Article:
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Posts Tagged ‘volunteers’

In spite of everything I still believe that people are really good at heart.  — Anne Frank

Last night, I watched the pleading (and currently homeless!) mayor of San Juan, Puerto Rico, Carmen Yulín Cruz, BEG the U.S. government for more help following Hurricane Maria, which has devastated this U.S. territory.  Power may not be restored to the island for months, hospitals are without medicines, and people are dying.  This morning I awoke to news that the U.S. president, up bright and early in the luxurious comfort of his New Jersey golf club, had taken to Twitter to personally attack San Juan’s mayor.  Why?  For doing her job!!!  I was both livid at the Twit-in-Chief and incredibly sad for Puerto Rico.  Where is the understanding?  Where is the empathy??  Where is the humanity???

And then I read my Mexico City based friend, Cristina Potters’ latest Mexico Cooks! blog post.  Cristina, thank you SO much for reaching out to and translating the words of “Al” — this is what humanity looks like.  With Cristina’s permission, here is her post:

Mexico City Earthquake :: We Interrupt Our Regular Programing…

At 11:00AM on September 19, 2017, the 32nd anniversary of the 1985 Mexico City earthquake, the nation as a whole took a few moments to sound its earthquake alarms as a test run for city residents to practice precautions, and as a memorial to the many, many thousands of people who lost their lives in Mexico City that day so long ago.  The earthquake alarm is arguably the most shocking sound in this city where I live.  There are 8000 alarm speakers set up, one in every neighborhood; one of them is just on the corner, only one door from my apartment building.  The horrible and unmistakeable sound–alerta sísmica alerta sísmica alerta sísmica, accompanied by unspeakable sirens–comes directly into my home office window.  As 11:00AM approached, I steeled myself and warned the cats; the alarm went off as scheduled, stopped within a minute or so, and we all breathed a sigh of relief.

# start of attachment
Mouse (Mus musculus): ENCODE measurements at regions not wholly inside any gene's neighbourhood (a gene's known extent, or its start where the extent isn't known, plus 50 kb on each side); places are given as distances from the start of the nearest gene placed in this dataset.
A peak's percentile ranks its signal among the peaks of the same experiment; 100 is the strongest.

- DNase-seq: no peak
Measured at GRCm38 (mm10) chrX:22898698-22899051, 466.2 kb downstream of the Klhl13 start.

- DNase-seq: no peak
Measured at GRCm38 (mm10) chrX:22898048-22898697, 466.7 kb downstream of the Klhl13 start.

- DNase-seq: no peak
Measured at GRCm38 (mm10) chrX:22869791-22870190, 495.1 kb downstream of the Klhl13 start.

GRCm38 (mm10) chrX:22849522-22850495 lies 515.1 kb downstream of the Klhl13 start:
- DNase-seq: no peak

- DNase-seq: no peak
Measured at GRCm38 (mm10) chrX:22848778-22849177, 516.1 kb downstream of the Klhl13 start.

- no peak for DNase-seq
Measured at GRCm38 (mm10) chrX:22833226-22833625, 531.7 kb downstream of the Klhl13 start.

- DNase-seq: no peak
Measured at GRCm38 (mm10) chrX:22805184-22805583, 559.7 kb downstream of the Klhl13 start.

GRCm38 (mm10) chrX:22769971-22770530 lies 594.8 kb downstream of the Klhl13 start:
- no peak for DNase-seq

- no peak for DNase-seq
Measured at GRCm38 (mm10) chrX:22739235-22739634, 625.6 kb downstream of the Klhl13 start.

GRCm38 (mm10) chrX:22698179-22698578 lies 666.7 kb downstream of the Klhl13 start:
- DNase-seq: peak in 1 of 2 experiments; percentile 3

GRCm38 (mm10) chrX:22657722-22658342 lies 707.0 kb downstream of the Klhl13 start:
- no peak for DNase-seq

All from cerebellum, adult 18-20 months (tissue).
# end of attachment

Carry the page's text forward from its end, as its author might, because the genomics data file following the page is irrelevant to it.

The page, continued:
Two hours and fourteen minutes later, all hell broke loose.  A massive earthquake, 7.1 on the Richter scale, shallow and with a nearby epicenter, crashed into Mexico City with no warning.  Due to its proximity, there was no time to sound the alarm until the quake had already started.  As is usually the case, the neighborhood where I live and the neighborhood nearest me were hardest hit.  There are geological reasons for that, but no need to elaborate on those now.  Parts of the whole city sustained serious damage; at last count, about 50 buildings collapsed, thousands more are in danger of collapsing, more than 400 people lost their lives, and thousands more are seriously injured.



On September 24, a young Mexico City woman whom I do not know used social media to express her thoughts, feelings, and experiences as she volunteered with an earthquake relief effort day.  I contacted her and asked her permission to translate her writing into English and publish it here.  She calls herself “Al” and she asked that I not publish a photograph of her.  She says she’s not a writer, although in my opinion she most definitely is.
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“Yesterday I spent six hours helping at Ground Zero on Calle Escocia, in the Del Valle neighborhood of Mexico City. I had stayed overnight at my parents’ home, and got up at 6:30AM. My mother made breakfast for me while I was getting ready, and then I lined up to go to the place where volunteers were to gather.



Those in charge explained to us that we women were to pass empty buckets to the Mexican army, who were going to fill them with rubble and then pass them to two lines of men who were behind us, pressed up against the walls. The army was to move any metal, glass, furniture, and other more dangerous objects. They knew how inexperienced most of us volunteers were and they didn’t want us to run any risks.



In order for us to go in, they gave us equipment—helmet, gloves, vest, and face masks. They used permanent markers to write our name, a contact number, and blood type on our arms. They vaccinated us against tetanus.